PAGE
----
All I can say today is, thank goodness the weekend is here. It has been a rough week for all those involved in this budget process. We should be grateful, because of the November override, that we aren't wresting with the terrible shortfalls and decisions facing Greenfield or Northampton. Instead Longmeadow is embroiled in a situation of harsh words.
As a public official, I have become used to being mis-quoted. However, even my harshest critic from the past will tell you, as he has others, that I always told the truth, even if it wasn't what he wanted to hear. So here are two truths that need to be said:
The first truth is that I never committed to a level service budget for FY09, despite written assertions to the contrary by others. In fact, I have been quite open about some unaddressed needs in the town and identified these in writing last summer.
The second truth is that I am not cutting special education. I only make a recommendation on the bottom-line number for the school budget. Any reductions in special education will be a choice made by the School Committee. I want parents of children with special needs to understand that.
Now that I am on the topic of special education, let me say that residents, including parents of special needs students, have expressed concerns to me about the effectiveness and costs of the special education program. No one doubts or disputes the intentions and commitment of the school department to serving these students and families. But it may be time for the town to fund an outside managment study of the organization and effectiveness of pupil services. System assessments, whether of human or capital infrastructure, can be very helpful in seeing the big picture, developing specific remedies and recommending long-term planning and funding. Such an assessment would be extremely helpful, as the recent water and sewer system studies have been.
As for the FY09 budget - we need to quit thin-slicing the words "level service budget". Let's face it, the proposed FY09 school and town budgets are not level service budgets. We need to look at the big picture. The Long Range Plan (remember that Plan?) identifies a number of economic development opportunities. As I said at my forum, economic development in Longmeadow must be a deliberate and intentional activity. Economic development is a school issue - the schools will be the primary beneficiaries in terms of new revenues - and school officials need to get behind this. We need the internal resources to pursure opportunities - I can tell you that there are developers who want to come to Longmeadow, but we lack the resources to undertake process of zoning change and community engagement necessary to accomplish real economic develoment. My budget includes that resource.
On to consolidation - the schools and the town, as a result of the Charter, are now joined at the hip. If one partner falters, the other stumbles. The town now processes payroll and benefits for more than 400 school employees; pays school bills; handles purchasing and procurement of school services, goods, building and capital projects; maintains school grounds and fields; maintains school buildings and parking lots; manages school capital projects from design to completion. Every aspect of the finance operation principally benefits the funding and operation of the school department. It is time to understand that we are part of a system, that we are interconnected.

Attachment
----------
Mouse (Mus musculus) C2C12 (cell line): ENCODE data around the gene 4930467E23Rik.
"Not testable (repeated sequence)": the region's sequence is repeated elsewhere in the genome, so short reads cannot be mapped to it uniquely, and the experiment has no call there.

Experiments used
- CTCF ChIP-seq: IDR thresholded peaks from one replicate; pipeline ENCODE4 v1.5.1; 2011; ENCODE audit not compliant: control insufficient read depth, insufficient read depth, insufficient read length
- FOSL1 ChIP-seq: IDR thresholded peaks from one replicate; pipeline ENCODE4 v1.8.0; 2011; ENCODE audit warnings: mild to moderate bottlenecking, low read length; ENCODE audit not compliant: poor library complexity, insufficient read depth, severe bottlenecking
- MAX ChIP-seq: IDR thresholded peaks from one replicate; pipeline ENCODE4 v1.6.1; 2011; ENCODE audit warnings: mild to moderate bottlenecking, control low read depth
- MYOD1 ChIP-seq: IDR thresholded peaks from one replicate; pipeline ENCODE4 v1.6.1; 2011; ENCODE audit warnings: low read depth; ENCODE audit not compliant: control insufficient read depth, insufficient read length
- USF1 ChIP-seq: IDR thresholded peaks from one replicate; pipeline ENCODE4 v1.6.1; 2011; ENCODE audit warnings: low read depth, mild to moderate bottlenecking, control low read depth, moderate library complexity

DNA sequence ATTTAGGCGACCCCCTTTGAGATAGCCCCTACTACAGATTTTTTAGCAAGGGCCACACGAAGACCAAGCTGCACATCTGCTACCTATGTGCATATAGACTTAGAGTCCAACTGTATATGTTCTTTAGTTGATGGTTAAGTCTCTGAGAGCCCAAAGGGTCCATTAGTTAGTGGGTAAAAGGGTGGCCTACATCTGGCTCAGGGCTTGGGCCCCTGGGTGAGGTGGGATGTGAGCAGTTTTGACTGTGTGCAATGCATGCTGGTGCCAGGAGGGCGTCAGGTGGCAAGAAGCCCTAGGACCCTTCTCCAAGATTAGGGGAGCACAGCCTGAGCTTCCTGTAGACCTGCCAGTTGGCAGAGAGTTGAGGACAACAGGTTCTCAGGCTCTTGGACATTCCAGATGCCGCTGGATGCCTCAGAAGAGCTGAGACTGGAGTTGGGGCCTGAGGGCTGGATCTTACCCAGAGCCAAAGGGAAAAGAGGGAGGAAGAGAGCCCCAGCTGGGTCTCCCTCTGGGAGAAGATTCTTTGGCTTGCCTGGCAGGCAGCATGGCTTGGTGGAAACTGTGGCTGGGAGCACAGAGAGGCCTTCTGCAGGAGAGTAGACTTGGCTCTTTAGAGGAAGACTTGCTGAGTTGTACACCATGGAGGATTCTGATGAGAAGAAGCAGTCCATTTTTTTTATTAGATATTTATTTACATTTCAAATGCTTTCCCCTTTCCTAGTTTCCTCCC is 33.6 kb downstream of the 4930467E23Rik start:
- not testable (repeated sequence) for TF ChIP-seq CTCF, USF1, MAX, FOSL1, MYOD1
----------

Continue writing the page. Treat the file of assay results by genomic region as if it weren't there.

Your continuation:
Here are some other things I really need to get off my chest:
I want to thank the School Committee for adopting the MUNIS format for the school budget. It has been the most intelligible budget I ever received from the schools. Although I thanked her once, I'll do it again - thank you, Jahn, for your work on this.
Also, I am pleased to be serving on the group helping to move the LHS building project forward. This group includes Paul Santaniello, Bobbby Barkett, Chris Swanson, Jahn hart and Larry Berte. I appreciate the collegial dynamic and the fact that we all leave our muddy budget-boots outside the door when we meet.
I am happy we have Tom Mazza on board as the school Business Director. With his help we are sorting through myriad financial issues and making progress.
And I am so excited to see so many capital building projects rolling along! (Thanks, Capital Planning Committee, Mike Wrabel and Adrian Phaneuf!). Am I the only one who gets excited about this? Especially all the work on the school buildings - I am thankful for DPW Director Mike Wrabel's focus on school projects and his personal involvement in improving athletic field maintenance. Mike Deary has been great to have on the team and his support of improving field maintenance has been truly appreciated.
So, you see - even at the end of a rough week - there is a lot of good news to report!
I declare Bryan Long town employee of the week! Bryan has been with the town since forever and still looks like a young guy. Last week, he literally stumbled on the mystery of half the town's unaccounted-for water. His discovery will save the town $100,000 in water charges in FY09. Great detective work, Bryan!